WASHINGTON — Senate Republicans who voted to acquit President Donald Trump of impeachment charges last week said that it’s fine that he fired government personnel who testified against him during the House‘s investigation.
Days after the Republican-controlled Senate voted to acquit Trump on abuse of power and obstruction of Congress charges, the president fired National Security Council official Lt. Col. Alexander Vindman. The Purple Heart recipient had testified before Congress that the president’s July 25 call with Ukrainian President Volodymyr Zelensky had threatened US national security.
Shortly after, Trump removed Gordon Sondland, the ambassador to the European Union, from his post. Sondland who was involved in the scheme to withhold aid to Ukraine in exchange for dirt on Trump’s political opponent, Joe Biden, flipped on the president during the House impeachment inquiry and testified that Trump did participate in a “quid pro quo.”
Republicans justified the president’s actions late Monday, with many of them claiming the president had every right to fire the men.
“Yeah, I think he did the right thing,” said Sen. Jim Inhofe. “People were supposed to have loyalty. Obviously they didn’t.”
According to the Department of Defense, members of the military are free to make complaints against government officials without retaliation. Broader protection for government employees are outlined in the Whistleblower Protection Act.
Sen. Todd Young of Indiana told reporters “the president has sole authority to hire and fire….” when asked about the abrupt firing of Vindman. He added, “It’s the president’s prerogative.”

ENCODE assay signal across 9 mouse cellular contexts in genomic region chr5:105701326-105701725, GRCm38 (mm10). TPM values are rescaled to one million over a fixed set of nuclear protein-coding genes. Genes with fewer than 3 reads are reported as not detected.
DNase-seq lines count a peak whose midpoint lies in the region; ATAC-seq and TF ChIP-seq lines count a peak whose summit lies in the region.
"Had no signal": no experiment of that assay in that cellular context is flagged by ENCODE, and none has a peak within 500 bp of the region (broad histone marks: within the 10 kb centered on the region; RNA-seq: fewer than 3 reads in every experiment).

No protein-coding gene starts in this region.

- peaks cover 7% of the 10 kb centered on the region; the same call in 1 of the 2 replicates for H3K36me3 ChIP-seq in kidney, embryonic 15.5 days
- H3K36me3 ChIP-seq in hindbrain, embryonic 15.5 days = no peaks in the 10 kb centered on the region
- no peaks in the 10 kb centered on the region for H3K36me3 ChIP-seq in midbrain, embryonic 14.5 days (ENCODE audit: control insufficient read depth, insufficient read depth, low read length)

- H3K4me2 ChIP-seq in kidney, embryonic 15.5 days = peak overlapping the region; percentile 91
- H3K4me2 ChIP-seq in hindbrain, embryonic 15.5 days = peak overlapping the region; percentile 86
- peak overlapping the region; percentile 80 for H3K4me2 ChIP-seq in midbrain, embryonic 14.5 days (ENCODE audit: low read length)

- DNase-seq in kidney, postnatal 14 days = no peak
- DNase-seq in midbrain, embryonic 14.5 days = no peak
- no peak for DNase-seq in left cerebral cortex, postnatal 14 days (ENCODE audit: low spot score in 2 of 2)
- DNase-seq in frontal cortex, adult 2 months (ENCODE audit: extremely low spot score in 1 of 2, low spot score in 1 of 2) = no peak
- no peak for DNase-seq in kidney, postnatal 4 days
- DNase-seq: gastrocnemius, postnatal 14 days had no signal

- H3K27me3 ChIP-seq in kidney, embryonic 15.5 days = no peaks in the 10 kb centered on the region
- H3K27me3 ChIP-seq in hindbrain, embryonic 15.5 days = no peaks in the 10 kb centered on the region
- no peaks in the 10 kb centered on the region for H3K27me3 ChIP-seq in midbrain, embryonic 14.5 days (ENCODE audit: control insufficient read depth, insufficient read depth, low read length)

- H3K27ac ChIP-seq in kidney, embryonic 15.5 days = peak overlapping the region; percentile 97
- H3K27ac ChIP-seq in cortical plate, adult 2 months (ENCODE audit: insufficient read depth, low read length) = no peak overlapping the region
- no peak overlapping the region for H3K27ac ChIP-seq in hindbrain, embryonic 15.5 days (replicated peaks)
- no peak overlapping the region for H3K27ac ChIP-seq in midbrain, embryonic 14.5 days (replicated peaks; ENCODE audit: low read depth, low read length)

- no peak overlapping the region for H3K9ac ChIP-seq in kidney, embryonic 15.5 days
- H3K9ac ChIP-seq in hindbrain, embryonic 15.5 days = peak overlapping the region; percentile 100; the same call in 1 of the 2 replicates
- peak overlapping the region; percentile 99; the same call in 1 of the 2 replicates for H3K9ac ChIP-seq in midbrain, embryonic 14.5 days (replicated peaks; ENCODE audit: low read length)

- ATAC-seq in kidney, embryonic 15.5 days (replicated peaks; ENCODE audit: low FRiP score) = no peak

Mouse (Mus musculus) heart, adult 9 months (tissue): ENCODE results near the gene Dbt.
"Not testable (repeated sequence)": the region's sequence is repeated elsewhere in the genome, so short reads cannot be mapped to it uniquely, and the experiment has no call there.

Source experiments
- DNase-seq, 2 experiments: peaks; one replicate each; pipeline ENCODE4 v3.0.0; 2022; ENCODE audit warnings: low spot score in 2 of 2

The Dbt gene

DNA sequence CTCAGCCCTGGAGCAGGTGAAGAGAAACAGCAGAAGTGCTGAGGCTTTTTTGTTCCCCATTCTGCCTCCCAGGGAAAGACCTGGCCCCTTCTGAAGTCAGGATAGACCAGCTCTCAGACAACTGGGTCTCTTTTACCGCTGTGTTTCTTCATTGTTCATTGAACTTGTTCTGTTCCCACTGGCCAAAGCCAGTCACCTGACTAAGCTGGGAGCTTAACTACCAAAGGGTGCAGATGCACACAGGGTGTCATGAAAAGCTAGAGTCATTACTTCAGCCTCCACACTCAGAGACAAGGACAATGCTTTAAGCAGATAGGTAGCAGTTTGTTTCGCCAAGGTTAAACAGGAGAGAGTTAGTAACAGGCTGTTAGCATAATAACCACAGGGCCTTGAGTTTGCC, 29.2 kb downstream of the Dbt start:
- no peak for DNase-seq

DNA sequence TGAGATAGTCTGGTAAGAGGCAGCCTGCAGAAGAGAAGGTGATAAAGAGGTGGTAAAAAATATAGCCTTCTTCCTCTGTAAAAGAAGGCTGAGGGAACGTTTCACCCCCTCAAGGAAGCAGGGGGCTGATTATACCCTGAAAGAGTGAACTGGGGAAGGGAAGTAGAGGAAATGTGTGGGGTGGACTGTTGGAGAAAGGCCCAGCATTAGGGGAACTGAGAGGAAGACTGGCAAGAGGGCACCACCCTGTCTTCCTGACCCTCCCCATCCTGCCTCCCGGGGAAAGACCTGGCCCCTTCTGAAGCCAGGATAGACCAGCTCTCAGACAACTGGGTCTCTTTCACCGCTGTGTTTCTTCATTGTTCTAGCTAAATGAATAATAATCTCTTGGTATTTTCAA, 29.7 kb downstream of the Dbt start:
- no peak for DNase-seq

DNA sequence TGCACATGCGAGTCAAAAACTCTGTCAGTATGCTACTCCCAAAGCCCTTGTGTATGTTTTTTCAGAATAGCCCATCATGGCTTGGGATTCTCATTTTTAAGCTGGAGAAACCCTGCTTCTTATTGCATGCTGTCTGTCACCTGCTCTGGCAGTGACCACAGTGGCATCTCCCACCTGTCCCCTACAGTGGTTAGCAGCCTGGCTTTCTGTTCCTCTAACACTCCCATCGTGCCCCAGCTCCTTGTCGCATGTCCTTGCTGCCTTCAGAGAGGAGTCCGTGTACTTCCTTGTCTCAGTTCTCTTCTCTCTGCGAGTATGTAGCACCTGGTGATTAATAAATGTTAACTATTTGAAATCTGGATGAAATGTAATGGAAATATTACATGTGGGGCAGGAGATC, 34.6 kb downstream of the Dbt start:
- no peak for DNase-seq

“The president has every right to decide who serves in the executive branch of jobs,” Sen. Roy Blunt told reporters Monday. “I don't have a problem with it at all.”
Senate Minority Leader Chuck Schumer responded to Vindman’s firing in a tweet Friday evening. “This is not a sign of strength, it only shows president Trump’s weakness,” Schumer wrote.
The New York senator went further and penned a letter to the Department of Defense’s acting inspector general, Glenn Fine, and 73 other inspector generals requesting the agency investigate retaliation against those who spoke to presidential misconduct during the impeachment inquiry.
“Regrettably, these rights are now being challenged like never before, creating a chilling effect among those who, in previous administrations, may have come forward to expose abuses of power,” Schumer wrote.
Republicans, however, refuted any suggestion the president acted in retaliation. At least one Republican likened the president’s governing style to his approach to business.
“The style of how he does things, you know, he's different in that sense,” said Sen. Mike Braun. “I like how he's, you know, trying to shake things up. When it comes to individuals that aren't on board. I think that the president has a right to have people working for him that are pulling the same way.”
The New York Times reported that a group of Republican senators, including Sens. Susan Collins of Maine, Thom Tillis of North Carolina, Martha McSally of Arizona, and Ron Johnson of Wisconsin unsuccessfully tried to convince Trump not to fire Sondland. But the former foreign service agent was removed from his post anyway.
“I just wanted him to leave with dignity,” Johnson told reporters Monday.
Alaska Sen. Lisa Murkowski, whose key vote thwarted the possibility of a tie in the vote to allow witnesses during the Senate trial did not break ranks with her Republican colleagues.
“The president has the authority,” she said, her voice trailing as she disappeared behind elevator doors in the Capitol.